My Tax and Spending Reform Plan
Individuals will have the option of paying a 20% flat-rate income tax and I’ll cap spending at 18% of GDP.
By RICK PERRY
On Tuesday I will announce my “Cut, Balance and Grow” plan to scrap the current tax code, lower and simplify tax rates, cut spending and balance the federal budget, reform entitlements, and grow jobs and economic opportunity.
The plan starts with giving Americans a choice between a new, flat tax rate of 20% or their current income tax rate. The new flat tax preserves mortgage interest, charitable and state and local tax exemptions for families earning less than $500,000 annually, and it increases the standard deduction to $12,500 for individuals and dependents.
This simple 20% flat tax will allow Americans to file their taxes on a postcard, saving up to $483 billion in compliance costs. By eliminating the dozens of carve-outs that make the current code so incomprehensible, we will renew incentives for entrepreneurial risk-taking and investment that creates jobs, inspires Americans to work hard and forms the foundation of a strong economy. My plan also abolishes the death tax once and for all, providing needed certainty to American family farms and small businesses.
My plan restores American competitiveness in the global marketplace and provides strong incentives for U.S.-based employers to build new factories and create thousands of jobs here at home.
First, we will lower the corporate tax rate to 20%—dropping it from the second highest in the developed world to a rate on par with our global competitors. Second, we will encourage the swift repatriation of some of the $1.4 trillion estimated to be parked overseas by temporarily lowering the rate to 5.25%. And third, we will transition to a “territorial tax system”—as seen in Hong Kong and France, for example—that only taxes in-country income. [Scott: See How To Add $1 Trillion To The Economy With The Stroke of a Pen]
The mind-boggling complexity of the current tax code helps large corporations with lawyers and accountants devise the best tax-avoidance strategies money can buy. That is why Cut, Balance and Grow also phases out corporate loopholes and special-interest tax breaks to provide a level playing field for employers of all sizes.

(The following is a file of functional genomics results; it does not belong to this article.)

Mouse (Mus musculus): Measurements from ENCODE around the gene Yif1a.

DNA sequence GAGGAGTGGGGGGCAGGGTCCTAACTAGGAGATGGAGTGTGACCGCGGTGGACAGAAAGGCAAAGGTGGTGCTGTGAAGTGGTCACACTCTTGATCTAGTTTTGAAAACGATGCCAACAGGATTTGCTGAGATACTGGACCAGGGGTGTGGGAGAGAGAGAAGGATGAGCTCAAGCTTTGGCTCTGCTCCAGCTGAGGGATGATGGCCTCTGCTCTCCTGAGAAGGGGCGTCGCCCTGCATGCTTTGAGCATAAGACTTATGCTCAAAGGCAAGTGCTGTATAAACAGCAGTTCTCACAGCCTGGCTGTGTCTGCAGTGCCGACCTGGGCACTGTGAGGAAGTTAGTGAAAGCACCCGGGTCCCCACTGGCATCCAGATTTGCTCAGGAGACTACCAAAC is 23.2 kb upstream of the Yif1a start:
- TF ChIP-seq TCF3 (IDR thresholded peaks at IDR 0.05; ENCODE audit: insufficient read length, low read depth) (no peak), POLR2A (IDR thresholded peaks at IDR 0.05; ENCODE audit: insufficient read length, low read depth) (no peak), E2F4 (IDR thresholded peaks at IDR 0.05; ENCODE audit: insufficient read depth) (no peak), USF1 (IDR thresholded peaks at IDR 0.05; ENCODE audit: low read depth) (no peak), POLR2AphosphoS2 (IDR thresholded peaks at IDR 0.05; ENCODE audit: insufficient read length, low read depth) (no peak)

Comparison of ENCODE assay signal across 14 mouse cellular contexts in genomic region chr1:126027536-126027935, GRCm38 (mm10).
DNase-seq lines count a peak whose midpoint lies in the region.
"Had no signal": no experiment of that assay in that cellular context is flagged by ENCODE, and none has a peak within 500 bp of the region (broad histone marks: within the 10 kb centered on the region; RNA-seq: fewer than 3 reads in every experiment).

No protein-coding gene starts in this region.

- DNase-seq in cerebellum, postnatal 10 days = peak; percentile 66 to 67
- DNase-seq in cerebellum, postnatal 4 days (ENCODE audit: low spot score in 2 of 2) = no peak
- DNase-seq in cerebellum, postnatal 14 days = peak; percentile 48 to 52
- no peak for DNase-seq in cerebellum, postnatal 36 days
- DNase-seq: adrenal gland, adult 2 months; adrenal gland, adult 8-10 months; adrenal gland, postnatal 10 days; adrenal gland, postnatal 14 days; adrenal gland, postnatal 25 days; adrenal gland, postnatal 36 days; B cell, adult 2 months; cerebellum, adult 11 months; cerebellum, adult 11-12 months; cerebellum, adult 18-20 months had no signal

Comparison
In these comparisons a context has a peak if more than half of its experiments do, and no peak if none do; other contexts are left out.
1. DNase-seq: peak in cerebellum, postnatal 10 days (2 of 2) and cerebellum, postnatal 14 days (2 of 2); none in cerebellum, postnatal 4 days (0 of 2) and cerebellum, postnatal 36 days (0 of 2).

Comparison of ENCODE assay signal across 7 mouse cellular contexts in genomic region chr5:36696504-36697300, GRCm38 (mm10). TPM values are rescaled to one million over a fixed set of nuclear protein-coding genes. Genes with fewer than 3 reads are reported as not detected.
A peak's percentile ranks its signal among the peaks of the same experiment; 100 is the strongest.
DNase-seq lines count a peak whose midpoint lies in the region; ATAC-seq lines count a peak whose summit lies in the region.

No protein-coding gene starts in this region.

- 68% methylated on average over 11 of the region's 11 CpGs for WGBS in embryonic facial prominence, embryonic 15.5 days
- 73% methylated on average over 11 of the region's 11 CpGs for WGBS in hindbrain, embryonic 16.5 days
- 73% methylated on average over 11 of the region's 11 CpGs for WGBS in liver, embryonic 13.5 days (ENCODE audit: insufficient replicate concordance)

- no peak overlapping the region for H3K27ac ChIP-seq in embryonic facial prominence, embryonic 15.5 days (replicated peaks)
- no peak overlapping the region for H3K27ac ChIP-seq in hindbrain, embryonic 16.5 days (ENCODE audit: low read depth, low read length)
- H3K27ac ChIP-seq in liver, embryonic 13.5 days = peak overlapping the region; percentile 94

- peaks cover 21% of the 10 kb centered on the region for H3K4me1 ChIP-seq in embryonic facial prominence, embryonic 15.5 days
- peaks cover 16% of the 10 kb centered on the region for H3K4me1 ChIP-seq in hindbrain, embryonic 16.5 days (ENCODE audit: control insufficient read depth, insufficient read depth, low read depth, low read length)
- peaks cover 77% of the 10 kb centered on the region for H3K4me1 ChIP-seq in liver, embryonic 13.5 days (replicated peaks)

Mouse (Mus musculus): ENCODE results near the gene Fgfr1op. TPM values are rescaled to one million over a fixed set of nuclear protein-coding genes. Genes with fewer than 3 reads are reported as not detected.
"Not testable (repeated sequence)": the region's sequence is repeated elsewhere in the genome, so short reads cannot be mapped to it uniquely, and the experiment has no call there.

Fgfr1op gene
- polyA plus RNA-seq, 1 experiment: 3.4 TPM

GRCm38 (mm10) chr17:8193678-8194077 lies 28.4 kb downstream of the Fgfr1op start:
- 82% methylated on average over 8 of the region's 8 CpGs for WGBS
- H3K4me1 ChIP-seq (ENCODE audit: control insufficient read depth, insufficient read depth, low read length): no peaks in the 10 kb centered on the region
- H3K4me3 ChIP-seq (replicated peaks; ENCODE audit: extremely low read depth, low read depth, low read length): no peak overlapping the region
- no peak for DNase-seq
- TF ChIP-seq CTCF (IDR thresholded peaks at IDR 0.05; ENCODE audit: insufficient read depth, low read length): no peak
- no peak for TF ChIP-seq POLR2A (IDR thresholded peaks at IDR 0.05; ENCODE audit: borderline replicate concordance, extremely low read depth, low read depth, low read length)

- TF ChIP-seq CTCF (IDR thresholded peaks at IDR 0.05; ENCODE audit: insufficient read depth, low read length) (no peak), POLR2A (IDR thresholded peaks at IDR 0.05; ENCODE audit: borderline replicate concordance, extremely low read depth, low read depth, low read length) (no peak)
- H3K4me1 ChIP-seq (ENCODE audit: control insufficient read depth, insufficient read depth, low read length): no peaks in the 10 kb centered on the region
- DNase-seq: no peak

To help older Americans, we will eliminate the tax on Social Security benefits, boosting the incomes of 17 million current beneficiaries who see their benefits taxed if they continue to work and earn income in addition to Social Security earnings.
We will eliminate the tax on qualified dividends and long-term capital gains to free up the billions of dollars Americans are sitting on to avoid taxes on the gain. [Scott: see High Tax Rates Makes People Avoid Taxable Economic Activities, Thereby Reducing Govt Income for more.]
We should start moving toward fiscal responsibility by capping federal spending at 18% of our gross domestic product, banning earmarks and future bailouts, and passing a Balanced Budget Amendment to the Constitution. My plan freezes federal civilian hiring and salaries until the budget is balanced. And to fix the regulatory excess of the Obama administration and its predecessors, my plan puts an immediate moratorium on pending federal regulations and provides a full audit of all regulations passed since 2008 to determine their need, impact and effect on job creation.
ObamaCare, Dodd-Frank and Section 404 of Sarbanes-Oxley must be quickly repealed and, if necessary, replaced by market-oriented, common-sense measures.
Cut, Balance and Grow also gives younger workers the option to own their Social Security contributions through personal retirement accounts that Washington politicians can never raid. Because young workers will own their contributions, they will be free to seek a market rate of return if they choose, and to leave their retirement savings to their dependents when they die.
Mr. Perry, a Republican, is the governor of Texas and a candidate for president.
UPDATE 1: The actual plan announcement.
UPDATE 2: The expert opinion is in, and it is looking good:
Using static analysis, the Perry Plan would raise $23.8 trillion from 2014-2020, or $4.7 trillion less than the CBO baseline of $28.5 trillion over that span. Using dynamic analysis that assumes growth effects from the redesigned tax code, the Perry Plan would raise $26.8 trillion, or $1.7 trillion less than CBO baseline.
Under Perry’s plan, the economy would be $3.5 trillion bigger than under the CBO’s estimate of current growth.